4. Be OK with your new reality. Who cares that it’s taken me 3 months to read Lean In, or that I need a pedicure like nobody’s business. I’ve been giving love to a new human. I probably won’t get everything crossed off my list. And further, my list will probably become shorter than it used to be. It’s ok. Prioritize, don’t quit, and celebrate your accomplishments.
  5. Don’t sacrifice your health. Put your oxygen mask on first! Make healthy meals a priority, get your workouts in, ask for help when you need a break. And when you take that time out for you, enjoy it mindfully and lusciously!
  6. Be present. Or at least the very best you can be. When you’re working, focus on work. When you’re with the babe, focus on the babe. I’ll admit, there is a small portion of my brain that is always on the babe. But rather than let that portion be guilt-ridden, I let it be filled with gratitude. Rather than beat myself up for being distracted, I marvel at the fact that there is a piece of me operating outside of my body; it only makes sense that a piece of my brain follows.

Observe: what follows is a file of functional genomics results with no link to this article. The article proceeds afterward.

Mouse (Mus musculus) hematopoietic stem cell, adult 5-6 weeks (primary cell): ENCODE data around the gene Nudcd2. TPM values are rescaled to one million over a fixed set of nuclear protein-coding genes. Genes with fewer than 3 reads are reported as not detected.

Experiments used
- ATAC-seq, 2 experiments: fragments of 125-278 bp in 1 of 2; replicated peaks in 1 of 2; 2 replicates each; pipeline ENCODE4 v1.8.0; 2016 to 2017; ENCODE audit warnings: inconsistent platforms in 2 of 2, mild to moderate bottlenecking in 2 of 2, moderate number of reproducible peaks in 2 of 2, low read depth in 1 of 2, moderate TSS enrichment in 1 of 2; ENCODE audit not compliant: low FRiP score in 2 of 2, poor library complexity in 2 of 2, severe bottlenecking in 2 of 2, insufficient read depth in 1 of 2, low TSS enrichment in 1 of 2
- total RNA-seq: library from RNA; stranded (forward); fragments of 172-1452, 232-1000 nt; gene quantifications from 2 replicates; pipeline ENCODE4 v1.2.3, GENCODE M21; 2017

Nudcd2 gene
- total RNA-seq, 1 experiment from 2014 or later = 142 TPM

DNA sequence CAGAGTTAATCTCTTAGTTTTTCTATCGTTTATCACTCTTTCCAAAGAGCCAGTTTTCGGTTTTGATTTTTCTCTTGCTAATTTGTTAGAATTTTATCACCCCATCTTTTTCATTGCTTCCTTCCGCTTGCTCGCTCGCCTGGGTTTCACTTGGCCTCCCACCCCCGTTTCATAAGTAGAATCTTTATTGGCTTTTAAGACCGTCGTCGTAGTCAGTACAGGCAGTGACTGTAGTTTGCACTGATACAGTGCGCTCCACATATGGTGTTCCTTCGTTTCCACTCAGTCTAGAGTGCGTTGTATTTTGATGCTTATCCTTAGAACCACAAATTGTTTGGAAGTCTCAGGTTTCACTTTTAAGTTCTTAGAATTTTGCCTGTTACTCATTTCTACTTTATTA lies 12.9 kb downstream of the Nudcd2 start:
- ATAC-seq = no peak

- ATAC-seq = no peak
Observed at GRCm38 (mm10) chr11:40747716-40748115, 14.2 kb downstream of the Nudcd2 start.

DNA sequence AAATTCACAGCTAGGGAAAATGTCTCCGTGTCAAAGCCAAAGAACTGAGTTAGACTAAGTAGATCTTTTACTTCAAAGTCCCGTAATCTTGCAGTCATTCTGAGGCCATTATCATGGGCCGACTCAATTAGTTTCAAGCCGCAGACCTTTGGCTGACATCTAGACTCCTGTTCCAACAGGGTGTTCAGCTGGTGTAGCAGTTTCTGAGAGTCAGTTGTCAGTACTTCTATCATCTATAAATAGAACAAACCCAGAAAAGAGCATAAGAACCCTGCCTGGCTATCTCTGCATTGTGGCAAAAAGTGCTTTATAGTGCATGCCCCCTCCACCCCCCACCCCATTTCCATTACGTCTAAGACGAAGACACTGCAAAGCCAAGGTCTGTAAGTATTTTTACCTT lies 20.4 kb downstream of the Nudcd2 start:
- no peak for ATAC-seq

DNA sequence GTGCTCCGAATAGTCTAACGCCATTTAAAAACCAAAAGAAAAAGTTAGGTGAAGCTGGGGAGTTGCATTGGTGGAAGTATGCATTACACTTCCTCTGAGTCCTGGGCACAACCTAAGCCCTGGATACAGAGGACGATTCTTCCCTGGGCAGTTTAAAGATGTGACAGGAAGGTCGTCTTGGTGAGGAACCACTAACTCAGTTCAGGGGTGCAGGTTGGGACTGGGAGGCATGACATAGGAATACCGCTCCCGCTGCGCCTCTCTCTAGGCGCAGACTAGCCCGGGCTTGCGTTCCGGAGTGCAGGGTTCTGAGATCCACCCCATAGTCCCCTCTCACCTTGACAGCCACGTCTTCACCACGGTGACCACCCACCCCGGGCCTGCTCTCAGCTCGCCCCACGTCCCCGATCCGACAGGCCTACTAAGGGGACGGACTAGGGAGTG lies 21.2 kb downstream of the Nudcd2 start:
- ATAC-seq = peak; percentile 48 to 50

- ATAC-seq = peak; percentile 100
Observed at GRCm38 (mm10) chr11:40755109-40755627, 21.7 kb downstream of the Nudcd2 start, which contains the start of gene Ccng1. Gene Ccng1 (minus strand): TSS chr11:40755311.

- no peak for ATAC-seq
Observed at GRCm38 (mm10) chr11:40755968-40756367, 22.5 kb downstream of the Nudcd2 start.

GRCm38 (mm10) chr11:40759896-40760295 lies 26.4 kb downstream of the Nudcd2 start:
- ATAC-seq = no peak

7. Be selective with the company you keep. It’s not just for you now, it’s for your child. Steer clear from the negative. And steer clear from the ‘woe is me’ mommy dialogue. It’s disempowering for women. Find company that will empathize, but build you up and make you stronger.
  8. Be OK with failure. It’s how you know you are on the path to success.
  9. And like Jim Rohn says, “If you don’t like how things are, change it. You’re not a tree.”
  10. And if nothing else… Choose to Love Your Life, Momma.

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What is Maternity Leave for an Entrepreneur?